Founder of Sahaya Hastha which works towards cervical health care in rural India and the winner of Mrs Global international (classic), Roopa Mouli is today’s multi-faceted Indian woman.
Roopa Mouli is the founder of the charity organisation Sahaya Hastha – The Helping Hand in Bangalore, which works towards the comprehensive care of cervical health among rural women in India. The focus is to help prevent cervical cancer through awareness and screening of rural women through door-to-door campaigns and pap smear tests conducted at camps at the village level, followed by aftercare and treatment.
Roopa Mouli was honoured in 2016 by Cancer Care India at Dodaballapur Taluk for her contribution in promoting cervical health. She was also felicitated with the Achievers Award at the Mrs and Miss Karnataka pageant for her contribution to the community in 2016.
She along with Fog Fashion Studio is bringing about a coffee table book called Transform which will celebrate cancer survivors. The book will showcase the cancer fighters in a glamorous way, a way we generally don’t visualise them.
Roopa is also the state coordinator for Uthhan, a non-profit organisation working towards unifying financially weaker skilled artisans and providing an online platform for their products. She also worked for the State government for two years under the DANIDA Project. She has also won Mrs India United Nation (classic) & Mrs Global international (classic)at the world pageant in Moscow.
1) Breaking the stereotypes – A philanthropist, international beauty pageant winner and an entrepreneur, how did all that come about?
Roopa: As a child, I was never discriminated for being born a girl. We were allowed to take our own decisions and be responsible for our decisions. Being independent was a way of life.
We were always taught to be kind to people, especially to the people who work for us, our domestic help, etc. We were taught to treat and address people who work for us with respect always and this sense of love and respect for people has come a long way today in developing my personality.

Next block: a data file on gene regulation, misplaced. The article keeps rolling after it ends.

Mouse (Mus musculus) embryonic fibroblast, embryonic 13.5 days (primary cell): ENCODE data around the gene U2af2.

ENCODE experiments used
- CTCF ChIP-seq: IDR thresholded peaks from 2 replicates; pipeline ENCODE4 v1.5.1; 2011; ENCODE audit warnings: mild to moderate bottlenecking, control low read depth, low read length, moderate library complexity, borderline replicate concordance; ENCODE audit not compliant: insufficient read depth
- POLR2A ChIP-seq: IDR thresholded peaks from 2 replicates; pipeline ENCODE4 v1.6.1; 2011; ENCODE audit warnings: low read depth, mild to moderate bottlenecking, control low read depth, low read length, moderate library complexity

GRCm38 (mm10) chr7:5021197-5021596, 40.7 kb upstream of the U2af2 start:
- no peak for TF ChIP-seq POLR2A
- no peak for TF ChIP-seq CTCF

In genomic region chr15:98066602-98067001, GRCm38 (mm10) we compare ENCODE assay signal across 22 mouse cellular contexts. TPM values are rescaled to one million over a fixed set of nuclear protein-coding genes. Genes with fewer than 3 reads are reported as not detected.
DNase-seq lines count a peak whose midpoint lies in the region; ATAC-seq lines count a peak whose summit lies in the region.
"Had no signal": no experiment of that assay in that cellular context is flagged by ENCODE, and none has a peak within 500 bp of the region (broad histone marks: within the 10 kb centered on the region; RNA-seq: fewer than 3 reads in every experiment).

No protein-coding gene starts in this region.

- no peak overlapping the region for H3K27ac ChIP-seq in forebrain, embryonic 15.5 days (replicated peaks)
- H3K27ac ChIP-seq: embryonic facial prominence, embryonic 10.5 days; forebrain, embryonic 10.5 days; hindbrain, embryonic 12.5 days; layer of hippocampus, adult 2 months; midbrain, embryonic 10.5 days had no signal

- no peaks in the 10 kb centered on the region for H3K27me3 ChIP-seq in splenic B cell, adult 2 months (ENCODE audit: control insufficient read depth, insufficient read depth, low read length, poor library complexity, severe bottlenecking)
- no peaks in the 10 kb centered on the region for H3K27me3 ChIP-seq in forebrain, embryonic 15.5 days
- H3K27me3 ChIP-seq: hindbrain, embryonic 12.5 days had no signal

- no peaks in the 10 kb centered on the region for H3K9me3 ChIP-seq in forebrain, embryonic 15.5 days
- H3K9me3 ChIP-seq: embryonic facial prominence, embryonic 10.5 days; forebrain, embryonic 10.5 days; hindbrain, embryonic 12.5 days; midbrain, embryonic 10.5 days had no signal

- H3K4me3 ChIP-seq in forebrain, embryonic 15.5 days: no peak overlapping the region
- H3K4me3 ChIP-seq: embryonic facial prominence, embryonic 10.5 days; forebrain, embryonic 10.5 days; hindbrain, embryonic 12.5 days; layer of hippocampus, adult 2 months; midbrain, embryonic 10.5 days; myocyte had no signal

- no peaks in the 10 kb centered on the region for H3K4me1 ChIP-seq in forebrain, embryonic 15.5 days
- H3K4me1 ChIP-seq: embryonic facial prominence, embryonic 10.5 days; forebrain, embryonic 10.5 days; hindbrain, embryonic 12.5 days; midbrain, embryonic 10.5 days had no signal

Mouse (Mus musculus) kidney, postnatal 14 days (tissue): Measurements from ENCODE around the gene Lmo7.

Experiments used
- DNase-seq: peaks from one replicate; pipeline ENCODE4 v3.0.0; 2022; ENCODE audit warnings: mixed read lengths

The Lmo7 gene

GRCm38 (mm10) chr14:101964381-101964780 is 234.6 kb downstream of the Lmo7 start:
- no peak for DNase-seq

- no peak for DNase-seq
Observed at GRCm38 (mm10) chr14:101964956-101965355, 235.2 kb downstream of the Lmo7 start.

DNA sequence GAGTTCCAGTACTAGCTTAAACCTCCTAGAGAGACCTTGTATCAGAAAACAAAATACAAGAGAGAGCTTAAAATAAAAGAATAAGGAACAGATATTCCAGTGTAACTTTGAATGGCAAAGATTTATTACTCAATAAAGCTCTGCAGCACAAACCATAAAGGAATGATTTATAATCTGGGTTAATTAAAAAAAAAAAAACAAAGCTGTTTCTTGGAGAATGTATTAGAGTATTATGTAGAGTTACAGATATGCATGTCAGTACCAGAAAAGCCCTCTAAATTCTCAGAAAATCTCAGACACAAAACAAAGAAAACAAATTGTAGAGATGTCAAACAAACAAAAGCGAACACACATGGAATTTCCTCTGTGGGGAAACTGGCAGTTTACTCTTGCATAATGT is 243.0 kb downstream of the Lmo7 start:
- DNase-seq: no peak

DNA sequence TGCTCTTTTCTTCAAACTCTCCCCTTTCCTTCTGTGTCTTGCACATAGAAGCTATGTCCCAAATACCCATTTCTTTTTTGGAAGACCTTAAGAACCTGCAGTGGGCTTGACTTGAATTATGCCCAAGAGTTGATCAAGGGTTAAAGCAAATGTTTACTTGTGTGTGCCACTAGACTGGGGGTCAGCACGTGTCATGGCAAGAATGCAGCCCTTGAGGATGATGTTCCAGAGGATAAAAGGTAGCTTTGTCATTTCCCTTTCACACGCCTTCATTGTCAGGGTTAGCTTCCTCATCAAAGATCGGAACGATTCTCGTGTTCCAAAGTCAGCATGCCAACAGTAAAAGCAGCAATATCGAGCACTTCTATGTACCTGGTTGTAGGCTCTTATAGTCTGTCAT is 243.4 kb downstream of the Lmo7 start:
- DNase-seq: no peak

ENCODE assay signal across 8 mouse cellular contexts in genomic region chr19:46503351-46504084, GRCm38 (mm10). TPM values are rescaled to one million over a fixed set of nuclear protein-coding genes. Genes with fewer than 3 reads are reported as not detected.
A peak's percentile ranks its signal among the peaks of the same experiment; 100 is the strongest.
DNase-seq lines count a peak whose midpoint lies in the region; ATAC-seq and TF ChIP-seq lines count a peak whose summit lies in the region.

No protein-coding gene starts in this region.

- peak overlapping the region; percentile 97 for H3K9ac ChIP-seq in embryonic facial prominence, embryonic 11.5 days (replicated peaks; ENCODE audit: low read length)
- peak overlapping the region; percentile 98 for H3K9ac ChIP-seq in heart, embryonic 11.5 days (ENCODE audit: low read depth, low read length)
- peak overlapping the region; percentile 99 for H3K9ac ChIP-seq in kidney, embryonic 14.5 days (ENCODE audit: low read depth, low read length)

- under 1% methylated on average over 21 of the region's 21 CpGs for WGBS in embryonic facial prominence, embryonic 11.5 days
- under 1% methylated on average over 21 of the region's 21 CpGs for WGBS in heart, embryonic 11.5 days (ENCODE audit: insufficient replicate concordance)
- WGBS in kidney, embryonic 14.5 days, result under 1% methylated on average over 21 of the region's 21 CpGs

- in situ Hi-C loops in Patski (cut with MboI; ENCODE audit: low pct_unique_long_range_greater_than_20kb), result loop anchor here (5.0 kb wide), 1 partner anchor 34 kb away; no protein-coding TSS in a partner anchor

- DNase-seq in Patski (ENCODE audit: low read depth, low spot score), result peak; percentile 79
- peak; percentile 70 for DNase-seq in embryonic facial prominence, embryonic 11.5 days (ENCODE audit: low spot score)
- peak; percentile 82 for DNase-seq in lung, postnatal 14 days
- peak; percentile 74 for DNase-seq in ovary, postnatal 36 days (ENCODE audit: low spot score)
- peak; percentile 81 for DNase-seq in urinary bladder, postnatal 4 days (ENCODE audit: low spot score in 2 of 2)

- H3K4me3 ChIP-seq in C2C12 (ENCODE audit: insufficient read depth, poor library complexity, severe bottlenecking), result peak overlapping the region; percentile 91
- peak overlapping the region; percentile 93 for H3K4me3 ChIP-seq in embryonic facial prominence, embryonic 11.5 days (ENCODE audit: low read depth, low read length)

And today, whatever work I do I wouldn’t like to call it philanthropic work. It’s what every individual as a human is supposed to do. We are fortunate enough to be in a position to help people and we should. I only pray to God help me help more people.
I believe that every woman should be financially independent and work towards it. So today, if I am an entrepreneur, a philanthropist as you call it then I think these were the things that were me and things that could not be anything else.
This was my identity. The pageant just happened as a way of destiny. There was nothing pre-planned about it. But once I decided, it was a lot of hard work and dedication that I put in. Finally, it’s discipline in life that can take you places
2) You have travelled all over the world. What does travel mean to you & how has it impacted you as a person?
R: My favourite destination would be Masaimara. The Big Cats diary fuelled my interest to visit Masaimara, the Kenyan flagship conservatory area.
Even today, I remember the drive through the vast rolling Savannah grasslands. The breathtaking view of the plains, the swaying Acacia trees and my first spotting of the Rothschild giraffes. The Toyota Land cruiser with pop up roofs that gave us good gaming view.
The first big cat we spotted was a leopard. It was preying on a gazelle and then after the kill, the massive cat climbed a tree and ravaging on it away from our prying eyes. As it was October, we got to witness the last leg of migration, the sheer number of wild animals was staggering!